"We are observing the beginnings of an epidemic of ultra-processed food consumption," relayed Fabio da Silva Gomes, regional advisor in nutrition at PAHO. "Its sales are growing disproportionately in comparison with those of other foods, filling families’ tables with products that do not contribute to good health," he went on to say.
Commenting on influences driving the prevalence of these conditions, PAHO’s da Silva Gomes stresses that marketing promotions and unrestricted product publicity “is practically deregulated” in LATAM. As a result, "we need governments to establish policies that restrict the sales of these products. Ultra-processed products cannot form the basis of our nutrition. They can’t be an essential product in our diets”, the PAHO report warned.
Ultra-processed foods and nutrition: The connection
Collecting information on Argentina, Brazil, Chile, Colombia, Mexico, Peru and Venezuela, which amounts to 80% of the population in LATAM and the Caribbean, PAHO analyzed 250 products, divided into 89 categories. Of these products, PAHO revealed which items exceeded the recommended levels of free sugars, total fat, saturated fats, or sodium. The report also relayed that specific products generated more energy and critical nutrients.
The report revealed that all the products analyzed “contained excessive quantities of at least one of these critical nutrients”. There are certain types, such as soft drinks, fresh and salted snacks, biscuits, pies, cakes and desserts, and sauces and dressings that were deemed as “especially problematic”. Overall, 43% of what these products contributed to individuals’ diets was sugar.
Prior to these results, a previous PAHO report stated that the increase in sales of ultra-processed products (and subsequent consumption) had a correlation with rises in body weight. These results suggest that the products are an “important driver of growing rates of overweight and obesity”, with 360 million people, almost 60% of the LATAM and Caribbean population, being overweight.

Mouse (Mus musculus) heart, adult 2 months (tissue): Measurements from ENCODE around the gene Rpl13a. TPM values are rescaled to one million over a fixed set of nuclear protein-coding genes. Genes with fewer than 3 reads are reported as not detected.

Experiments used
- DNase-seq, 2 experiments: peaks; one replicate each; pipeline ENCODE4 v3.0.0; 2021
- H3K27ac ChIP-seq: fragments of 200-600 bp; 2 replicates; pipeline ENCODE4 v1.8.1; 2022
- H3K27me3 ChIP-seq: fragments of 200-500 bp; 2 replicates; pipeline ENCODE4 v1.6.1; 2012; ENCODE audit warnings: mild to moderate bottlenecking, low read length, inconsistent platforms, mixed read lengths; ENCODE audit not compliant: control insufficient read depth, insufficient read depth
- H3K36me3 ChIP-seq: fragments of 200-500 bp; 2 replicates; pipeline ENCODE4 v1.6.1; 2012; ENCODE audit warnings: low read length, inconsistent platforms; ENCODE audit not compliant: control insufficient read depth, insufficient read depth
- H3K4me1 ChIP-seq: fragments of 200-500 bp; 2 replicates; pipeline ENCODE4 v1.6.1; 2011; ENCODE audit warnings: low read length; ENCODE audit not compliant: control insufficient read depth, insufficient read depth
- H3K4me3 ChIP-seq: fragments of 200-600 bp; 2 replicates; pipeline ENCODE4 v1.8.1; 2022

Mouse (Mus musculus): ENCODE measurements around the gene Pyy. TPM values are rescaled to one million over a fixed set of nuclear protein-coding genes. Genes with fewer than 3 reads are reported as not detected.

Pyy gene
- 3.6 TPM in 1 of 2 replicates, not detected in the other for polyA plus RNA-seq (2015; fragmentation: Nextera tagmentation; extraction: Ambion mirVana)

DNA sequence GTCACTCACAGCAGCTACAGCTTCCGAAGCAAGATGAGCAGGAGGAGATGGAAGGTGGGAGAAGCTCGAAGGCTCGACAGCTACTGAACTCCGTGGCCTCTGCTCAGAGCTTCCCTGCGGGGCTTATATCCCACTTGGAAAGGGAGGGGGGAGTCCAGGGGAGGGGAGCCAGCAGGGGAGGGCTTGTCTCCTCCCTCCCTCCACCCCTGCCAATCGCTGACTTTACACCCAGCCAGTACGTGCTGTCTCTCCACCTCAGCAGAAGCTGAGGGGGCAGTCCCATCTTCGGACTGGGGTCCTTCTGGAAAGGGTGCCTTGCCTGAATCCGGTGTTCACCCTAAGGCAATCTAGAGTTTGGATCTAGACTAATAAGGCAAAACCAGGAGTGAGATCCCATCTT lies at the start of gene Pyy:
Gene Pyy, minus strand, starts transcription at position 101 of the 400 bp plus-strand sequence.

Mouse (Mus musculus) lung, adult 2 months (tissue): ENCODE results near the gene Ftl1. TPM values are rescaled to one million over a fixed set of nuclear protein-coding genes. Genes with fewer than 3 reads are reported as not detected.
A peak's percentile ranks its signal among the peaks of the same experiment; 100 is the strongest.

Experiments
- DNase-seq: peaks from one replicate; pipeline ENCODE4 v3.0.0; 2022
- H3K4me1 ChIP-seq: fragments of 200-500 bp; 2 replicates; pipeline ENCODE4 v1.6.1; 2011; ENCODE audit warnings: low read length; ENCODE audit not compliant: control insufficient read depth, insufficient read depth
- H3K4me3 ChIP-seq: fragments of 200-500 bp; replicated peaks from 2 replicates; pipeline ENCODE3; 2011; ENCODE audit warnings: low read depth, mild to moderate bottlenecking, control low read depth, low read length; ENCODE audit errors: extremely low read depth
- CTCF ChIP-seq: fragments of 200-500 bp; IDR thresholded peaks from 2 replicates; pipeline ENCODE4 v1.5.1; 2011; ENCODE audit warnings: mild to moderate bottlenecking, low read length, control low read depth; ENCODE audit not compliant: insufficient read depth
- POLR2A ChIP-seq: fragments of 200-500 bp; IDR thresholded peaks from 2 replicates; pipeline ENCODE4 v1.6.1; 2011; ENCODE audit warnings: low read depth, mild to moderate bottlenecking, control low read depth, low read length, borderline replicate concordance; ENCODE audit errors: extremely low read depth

The report’s recommendations call for governments, scientific societies and civil society organizations to both back and introduce policies and regulations that discourage consumers from selecting ultra-processed products to eat, while simultaneously encouraging the consumption of healthy foods.
Top priorities for national governments in the region should, therefore, focus on enhancing “food systems that protect public health in Latin America and that are rational, appropriate, and sustainable”. Recommendations also advise and promote the creation of new market opportunities to protect and boost the “production, availability, affordability and consumption of unprocessed and minimally processed foods, and fresh handmade meals”.
Countries such as Barbados, Brazil, Chile, Dominica, Mexico, Peru and Uruguay have centered their efforts on implementing one or more of these recommended measures, which have witnessed good results. The measures introduced are in alignment with PAHO’s plan of action to overcome obesity in children and adolescents, and provide limits on food product commercialization that prove unhealthy for children.